Children, before they become educated, speak a different language, a language of inclusion, a language of “what is” and “what can be.” If you ask children how they feel, they’ll tell you. They’ll say, “Great,” or “Awesome,” or “Sleepy,” or “I’m sick.” Offer an idea to a child, and the child will reply, “Great” or “Interesting.”

Suppose you go to Disneyland with your family, and you have a wonderful time. I come up to you and ask, “How did you like Disneyland?” If your response is “Not bad,” that description of what is not may come across in a cool monotone barren of enthusiasm.

But what if you say, “Great”? Notice that there is a difference in volume, in affect, in intonation — in the whole feeling associated with the word great. Your volume goes up. Your mouth gets more relaxed. Your thoughts and feelings are different when you talk about what’s there, as opposed to what’s missing.

By changing your language and speaking patterns in a positive way, so that they are about “what’s there,” you guarantee a feeling of optimism and real output in performance. What you say affects how you feel. How you feel affects how you think, and vice versa. All language, feelings, and thoughts interact with each other, and the entire accumulation of those influences creates your output and behavior.

Thought is not different from emotion. Suppose a friend keeps you waiting for two hours. You can get angry, thinking, “What does he mean, treating me like this? He has no concern, no consideration for me. He’s always treating me badly,” and so on. By thinking in this way, you get very angry. Then, when he arrives and explains that he was late because of an accident that held up traffic, the anger dissipates. This shows that the emotion was influenced by thought. If you change your thought, the anger fades.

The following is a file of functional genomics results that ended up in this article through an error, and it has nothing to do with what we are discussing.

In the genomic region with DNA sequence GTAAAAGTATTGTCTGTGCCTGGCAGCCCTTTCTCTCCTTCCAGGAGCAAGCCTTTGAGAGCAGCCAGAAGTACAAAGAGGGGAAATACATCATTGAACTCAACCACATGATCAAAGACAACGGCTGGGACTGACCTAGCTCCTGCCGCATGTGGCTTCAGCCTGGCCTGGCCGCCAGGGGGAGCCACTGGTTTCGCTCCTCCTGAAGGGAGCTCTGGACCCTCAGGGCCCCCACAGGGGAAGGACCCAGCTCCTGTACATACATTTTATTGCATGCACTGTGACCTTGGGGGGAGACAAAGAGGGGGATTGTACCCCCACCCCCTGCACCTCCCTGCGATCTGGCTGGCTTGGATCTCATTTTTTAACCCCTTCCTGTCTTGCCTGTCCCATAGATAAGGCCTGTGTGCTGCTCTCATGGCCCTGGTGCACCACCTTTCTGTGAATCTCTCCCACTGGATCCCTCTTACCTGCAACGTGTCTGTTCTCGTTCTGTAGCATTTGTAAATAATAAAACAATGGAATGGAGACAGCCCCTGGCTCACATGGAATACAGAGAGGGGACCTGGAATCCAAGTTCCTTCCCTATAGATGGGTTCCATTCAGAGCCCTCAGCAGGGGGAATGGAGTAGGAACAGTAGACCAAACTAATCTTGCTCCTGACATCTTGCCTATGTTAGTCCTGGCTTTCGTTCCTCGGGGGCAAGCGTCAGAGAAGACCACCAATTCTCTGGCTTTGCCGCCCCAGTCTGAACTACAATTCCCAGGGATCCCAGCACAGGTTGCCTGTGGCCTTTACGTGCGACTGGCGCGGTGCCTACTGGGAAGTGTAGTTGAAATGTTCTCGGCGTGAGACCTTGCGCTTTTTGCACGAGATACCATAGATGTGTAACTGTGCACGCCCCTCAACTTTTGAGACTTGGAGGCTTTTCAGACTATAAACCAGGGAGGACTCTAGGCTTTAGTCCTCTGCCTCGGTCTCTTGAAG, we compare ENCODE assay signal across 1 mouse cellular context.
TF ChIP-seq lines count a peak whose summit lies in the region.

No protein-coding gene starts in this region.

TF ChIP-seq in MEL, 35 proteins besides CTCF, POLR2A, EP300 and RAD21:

If you change one element — your language — your thoughts and feelings will be changed as well. The cumulative impact will be new patterns of output and behavior. This is where you can make a conscious decision to become a positive-thinking person by creating positive speaking patterns.

Once I stayed at the storied Ritz-Carlton in Montreal. Usually I don’t like staying in expensive hotels. Yet in the Ritz I felt great. I discussed my feelings with the manager, and he told me his secret. He told me that the most significant factor for their success was training their employees to frame everything they say in a positive manner. For example, employees who perform services for you will say, “It’s a pleasure,” instead of something like “No problem,” when you thank them. Or “Our restaurant would be pleased to serve you tonight,” instead of “Why don’t you visit our restaurant?” Guests feel welcome and appreciated, and find themselves feeling happy and positive. By the end of my stay, I was framing everything I had to say in a positive way. The Ritz-Carlton experience demonstrates how language allows us to influence ourselves and others in a particular way — we can transfer our own mental state to another’s mind.